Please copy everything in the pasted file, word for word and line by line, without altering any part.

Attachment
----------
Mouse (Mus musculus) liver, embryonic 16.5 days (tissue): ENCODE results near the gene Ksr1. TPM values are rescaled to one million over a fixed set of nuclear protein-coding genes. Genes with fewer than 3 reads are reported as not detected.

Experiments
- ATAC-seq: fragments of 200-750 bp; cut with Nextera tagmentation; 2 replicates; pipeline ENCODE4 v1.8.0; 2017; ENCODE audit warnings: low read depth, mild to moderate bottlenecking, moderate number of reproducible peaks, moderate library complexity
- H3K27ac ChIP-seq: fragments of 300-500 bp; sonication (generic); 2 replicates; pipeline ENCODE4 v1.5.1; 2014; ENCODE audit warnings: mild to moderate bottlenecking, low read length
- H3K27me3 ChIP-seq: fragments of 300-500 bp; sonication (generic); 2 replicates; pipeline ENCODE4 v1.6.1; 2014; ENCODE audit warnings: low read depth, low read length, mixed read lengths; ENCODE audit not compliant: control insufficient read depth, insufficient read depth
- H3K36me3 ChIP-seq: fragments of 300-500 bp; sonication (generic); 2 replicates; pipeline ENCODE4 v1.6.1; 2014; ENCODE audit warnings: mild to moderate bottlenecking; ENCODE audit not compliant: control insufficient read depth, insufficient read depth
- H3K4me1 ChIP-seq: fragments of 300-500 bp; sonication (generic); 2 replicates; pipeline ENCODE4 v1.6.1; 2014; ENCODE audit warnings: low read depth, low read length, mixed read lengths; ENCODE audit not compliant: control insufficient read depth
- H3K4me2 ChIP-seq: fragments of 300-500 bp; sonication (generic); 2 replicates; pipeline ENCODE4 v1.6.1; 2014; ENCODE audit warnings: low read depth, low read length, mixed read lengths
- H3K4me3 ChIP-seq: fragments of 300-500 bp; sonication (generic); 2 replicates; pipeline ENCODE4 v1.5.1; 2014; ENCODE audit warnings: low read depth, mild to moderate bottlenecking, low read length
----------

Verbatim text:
Mouse (Mus musculus) liver, embryonic 16.5 days (tissue): ENCODE results near the gene Ksr1. TPM values are rescaled to one million over a fixed set of nuclear protein-coding genes. Genes with fewer than 3 reads are reported as not detected.

Experiments
- ATAC-seq: fragments of 200-750 bp; cut with Nextera tagmentation; 2 replicates; pipeline ENCODE4 v1.8.0; 2017; ENCODE audit warnings: low read depth, mild to moderate bottlenecking, moderate number of reproducible peaks, moderate library complexity
- H3K27ac ChIP-seq: fragments of 300-500 bp; sonication (generic); 2 replicates; pipeline ENCODE4 v1.5.1; 2014; ENCODE audit warnings: mild to moderate bottlenecking, low read length
- H3K27me3 ChIP-seq: fragments of 300-500 bp; sonication (generic); 2 replicates; pipeline ENCODE4 v1.6.1; 2014; ENCODE audit warnings: low read depth, low read length, mixed read lengths; ENCODE audit not compliant: control insufficient read depth, insufficient read depth
- H3K36me3 ChIP-seq: fragments of 300-500 bp; sonication (generic); 2 replicates; pipeline ENCODE4 v1.6.1; 2014; ENCODE audit warnings: mild to moderate bottlenecking; ENCODE audit not compliant: control insufficient read depth, insufficient read depth
- H3K4me1 ChIP-seq: fragments of 300-500 bp; sonication (generic); 2 replicates; pipeline ENCODE4 v1.6.1; 2014; ENCODE audit warnings: low read depth, low read length, mixed read lengths; ENCODE audit not compliant: control insufficient read depth
- H3K4me2 ChIP-seq: fragments of 300-500 bp; sonication (generic); 2 replicates; pipeline ENCODE4 v1.6.1; 2014; ENCODE audit warnings: low read depth, low read length, mixed read lengths
- H3K4me3 ChIP-seq: fragments of 300-500 bp; sonication (generic); 2 replicates; pipeline ENCODE4 v1.5.1; 2014; ENCODE audit warnings: low read depth, mild to moderate bottlenecking, low read length